Last week the Department for Work and Pensions announced that the Race Equality Foundation had been successful in our application to secure funds to support Black, Asian and minority ethnic parents better deal with conflict. The Foundation is excited to be one of only eight organisations funded under this initiative and the only one with a specific focus on minoritised communities.
We are incredibly excited to be able to offer a range of options through this funding that build on both the learning we have accrued from our work with diverse communities through our inclusive 13 week parenting programme, ‘Strengthening Families, Strengthening Communities’ as well as the online programmes we introduced during Covid.
This project on reducing conflict in families includes the following opportunities for parents:
- A 13 week group based in person Strengthening Families, Strengthening Communities parenting programme with information, techniques, and practical exercises to help co-parents focus on their children and reduce the frequency and intensity of harmful conflict. This is suitable for parents living together or apart.
- A 6 week online reducing parental conflict programme for co-parents to focus on their children, identify the sources of their arguments, reduce the frequency and intensity of arguments by enhancing their constructive communication (there are two programmes available, one for co-parents living together and for co-parents who live apart)
- Workshops and support to assist parents who are living apart to work towards creating an agreed workable parenting plan avoiding the need for the involvement of the private family court process.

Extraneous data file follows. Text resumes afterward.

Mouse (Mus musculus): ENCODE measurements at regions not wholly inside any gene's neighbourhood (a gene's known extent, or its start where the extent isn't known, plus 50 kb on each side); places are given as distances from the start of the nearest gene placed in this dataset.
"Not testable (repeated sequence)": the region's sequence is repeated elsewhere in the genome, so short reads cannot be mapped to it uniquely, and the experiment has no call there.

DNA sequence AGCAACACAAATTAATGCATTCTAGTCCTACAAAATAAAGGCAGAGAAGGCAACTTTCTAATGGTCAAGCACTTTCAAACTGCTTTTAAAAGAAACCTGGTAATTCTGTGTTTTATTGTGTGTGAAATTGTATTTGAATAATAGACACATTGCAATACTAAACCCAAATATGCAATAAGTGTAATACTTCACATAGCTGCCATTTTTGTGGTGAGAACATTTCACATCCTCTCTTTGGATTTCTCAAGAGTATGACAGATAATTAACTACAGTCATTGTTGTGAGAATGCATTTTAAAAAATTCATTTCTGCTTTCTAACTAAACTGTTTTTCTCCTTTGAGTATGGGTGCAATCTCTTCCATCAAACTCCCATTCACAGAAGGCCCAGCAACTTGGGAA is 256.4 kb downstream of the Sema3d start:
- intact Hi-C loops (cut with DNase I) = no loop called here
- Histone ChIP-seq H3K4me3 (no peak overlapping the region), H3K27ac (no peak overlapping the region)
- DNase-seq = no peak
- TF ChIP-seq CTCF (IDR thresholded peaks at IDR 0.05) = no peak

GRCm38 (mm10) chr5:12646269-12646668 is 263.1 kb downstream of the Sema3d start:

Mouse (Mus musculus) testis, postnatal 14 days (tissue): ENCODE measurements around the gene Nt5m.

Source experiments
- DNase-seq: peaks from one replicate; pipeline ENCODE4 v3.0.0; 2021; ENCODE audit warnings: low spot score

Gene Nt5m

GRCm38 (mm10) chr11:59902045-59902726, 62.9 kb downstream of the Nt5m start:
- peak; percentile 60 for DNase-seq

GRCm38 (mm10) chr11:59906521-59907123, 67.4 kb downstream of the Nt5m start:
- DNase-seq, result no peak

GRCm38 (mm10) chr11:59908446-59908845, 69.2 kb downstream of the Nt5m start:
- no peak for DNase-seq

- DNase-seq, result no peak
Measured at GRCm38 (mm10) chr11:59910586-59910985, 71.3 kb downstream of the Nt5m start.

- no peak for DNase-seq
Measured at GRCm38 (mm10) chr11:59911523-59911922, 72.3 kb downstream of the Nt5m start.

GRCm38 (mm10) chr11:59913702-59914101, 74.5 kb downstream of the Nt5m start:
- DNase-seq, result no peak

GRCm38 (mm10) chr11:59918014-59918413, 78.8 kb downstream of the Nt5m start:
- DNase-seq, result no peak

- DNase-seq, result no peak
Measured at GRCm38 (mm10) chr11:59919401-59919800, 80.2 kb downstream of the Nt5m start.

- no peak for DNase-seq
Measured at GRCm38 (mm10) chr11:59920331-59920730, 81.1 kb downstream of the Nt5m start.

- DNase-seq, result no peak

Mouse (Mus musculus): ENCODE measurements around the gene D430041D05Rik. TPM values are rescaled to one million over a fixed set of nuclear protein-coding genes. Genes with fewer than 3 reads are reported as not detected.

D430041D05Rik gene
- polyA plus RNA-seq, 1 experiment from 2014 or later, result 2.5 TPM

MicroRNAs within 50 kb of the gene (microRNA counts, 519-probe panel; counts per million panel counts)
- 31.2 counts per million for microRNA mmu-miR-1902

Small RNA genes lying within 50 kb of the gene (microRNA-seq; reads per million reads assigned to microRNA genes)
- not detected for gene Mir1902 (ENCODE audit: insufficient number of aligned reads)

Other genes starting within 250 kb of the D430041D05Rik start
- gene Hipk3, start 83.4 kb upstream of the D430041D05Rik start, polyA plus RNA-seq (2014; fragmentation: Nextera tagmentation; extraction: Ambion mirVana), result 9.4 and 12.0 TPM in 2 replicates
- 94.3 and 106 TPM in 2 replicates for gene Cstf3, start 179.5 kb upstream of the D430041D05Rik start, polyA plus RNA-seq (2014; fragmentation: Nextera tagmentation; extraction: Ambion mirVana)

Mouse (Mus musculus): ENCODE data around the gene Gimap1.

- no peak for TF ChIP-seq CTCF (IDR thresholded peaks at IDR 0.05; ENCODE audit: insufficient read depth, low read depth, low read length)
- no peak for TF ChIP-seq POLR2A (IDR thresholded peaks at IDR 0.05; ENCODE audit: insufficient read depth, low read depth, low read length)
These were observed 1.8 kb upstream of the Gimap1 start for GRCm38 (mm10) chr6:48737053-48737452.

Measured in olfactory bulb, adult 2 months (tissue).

As with SFSC, these interventions are inclusive, they are sensitive to families’ ethnic, cultural and faith values as well as emphasising the diversity of family types children are brought up in. This means the courses are suitable for co-parents as well as other main adult carers; practical examples are given for those living in extended and blended families.
We are also able to ensure collaboration is central to this project by working in partnership with other voluntary and community sector organisations, to reach families, codesign elements of delivery as well as partner in delivering the interventions.
Importantly this project will allow us to gather evidence as to what works best to reduce parental conflict for Black, Asian and minority ethnic families across the country. We will be working with Dr Anita Mehay from City University to evaluate the project and consider how the learning from this can inform both our own work and the wider sector.